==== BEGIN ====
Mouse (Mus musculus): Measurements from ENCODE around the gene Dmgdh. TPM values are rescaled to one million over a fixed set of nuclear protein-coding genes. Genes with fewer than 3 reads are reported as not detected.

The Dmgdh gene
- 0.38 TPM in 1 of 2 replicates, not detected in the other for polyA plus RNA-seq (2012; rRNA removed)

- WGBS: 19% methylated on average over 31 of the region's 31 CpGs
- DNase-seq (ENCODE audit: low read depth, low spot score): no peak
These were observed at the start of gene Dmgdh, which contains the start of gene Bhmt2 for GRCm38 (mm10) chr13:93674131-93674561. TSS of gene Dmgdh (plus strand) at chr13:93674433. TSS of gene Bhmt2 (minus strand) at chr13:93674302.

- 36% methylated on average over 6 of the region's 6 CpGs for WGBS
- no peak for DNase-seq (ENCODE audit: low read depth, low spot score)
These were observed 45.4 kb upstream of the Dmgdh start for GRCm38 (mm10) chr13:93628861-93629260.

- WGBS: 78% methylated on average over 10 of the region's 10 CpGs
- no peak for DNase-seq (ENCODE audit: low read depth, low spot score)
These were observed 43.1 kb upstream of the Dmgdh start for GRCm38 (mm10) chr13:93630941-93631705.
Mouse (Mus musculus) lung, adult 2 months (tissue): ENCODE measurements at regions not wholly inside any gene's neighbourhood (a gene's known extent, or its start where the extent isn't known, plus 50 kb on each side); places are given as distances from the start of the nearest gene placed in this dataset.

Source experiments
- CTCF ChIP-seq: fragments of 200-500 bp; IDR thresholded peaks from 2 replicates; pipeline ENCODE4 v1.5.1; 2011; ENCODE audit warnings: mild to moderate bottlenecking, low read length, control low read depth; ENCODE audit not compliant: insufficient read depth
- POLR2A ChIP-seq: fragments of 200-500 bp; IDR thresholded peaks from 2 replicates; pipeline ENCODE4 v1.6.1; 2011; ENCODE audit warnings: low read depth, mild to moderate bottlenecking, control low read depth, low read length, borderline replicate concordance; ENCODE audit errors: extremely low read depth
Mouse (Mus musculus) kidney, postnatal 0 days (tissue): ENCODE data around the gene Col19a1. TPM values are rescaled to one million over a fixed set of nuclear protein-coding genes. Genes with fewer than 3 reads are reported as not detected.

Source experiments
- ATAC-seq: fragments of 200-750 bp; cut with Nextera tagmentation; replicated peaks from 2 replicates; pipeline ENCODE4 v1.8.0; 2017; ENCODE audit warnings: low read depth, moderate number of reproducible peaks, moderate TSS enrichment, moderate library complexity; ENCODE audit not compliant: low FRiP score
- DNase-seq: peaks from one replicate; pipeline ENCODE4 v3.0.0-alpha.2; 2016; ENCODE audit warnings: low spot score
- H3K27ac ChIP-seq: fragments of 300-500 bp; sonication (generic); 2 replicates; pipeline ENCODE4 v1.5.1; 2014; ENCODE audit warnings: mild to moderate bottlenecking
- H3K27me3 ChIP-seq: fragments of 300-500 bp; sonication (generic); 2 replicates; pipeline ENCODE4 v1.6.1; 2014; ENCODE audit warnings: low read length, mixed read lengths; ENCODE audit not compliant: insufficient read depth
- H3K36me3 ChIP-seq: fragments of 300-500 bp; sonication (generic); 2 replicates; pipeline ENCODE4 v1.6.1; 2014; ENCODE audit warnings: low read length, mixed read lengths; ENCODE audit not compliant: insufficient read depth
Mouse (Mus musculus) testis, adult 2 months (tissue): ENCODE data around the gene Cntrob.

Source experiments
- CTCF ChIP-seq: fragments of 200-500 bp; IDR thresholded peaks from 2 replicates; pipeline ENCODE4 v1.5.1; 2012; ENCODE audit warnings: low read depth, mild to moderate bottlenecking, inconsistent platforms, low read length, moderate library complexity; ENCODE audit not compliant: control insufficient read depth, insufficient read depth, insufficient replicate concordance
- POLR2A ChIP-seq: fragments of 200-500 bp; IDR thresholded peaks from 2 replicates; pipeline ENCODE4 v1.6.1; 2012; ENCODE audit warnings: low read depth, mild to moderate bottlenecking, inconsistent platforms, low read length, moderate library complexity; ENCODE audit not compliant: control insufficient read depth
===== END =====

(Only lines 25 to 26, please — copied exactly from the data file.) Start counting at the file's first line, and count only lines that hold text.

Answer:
Source experiments
- CTCF ChIP-seq: fragments of 200-500 bp; IDR thresholded peaks from 2 replicates; pipeline ENCODE4 v1.5.1; 2012; ENCODE audit warnings: low read depth, mild to moderate bottlenecking, inconsistent platforms, low read length, moderate library complexity; ENCODE audit not compliant: control insufficient read depth, insufficient read depth, insufficient replicate concordance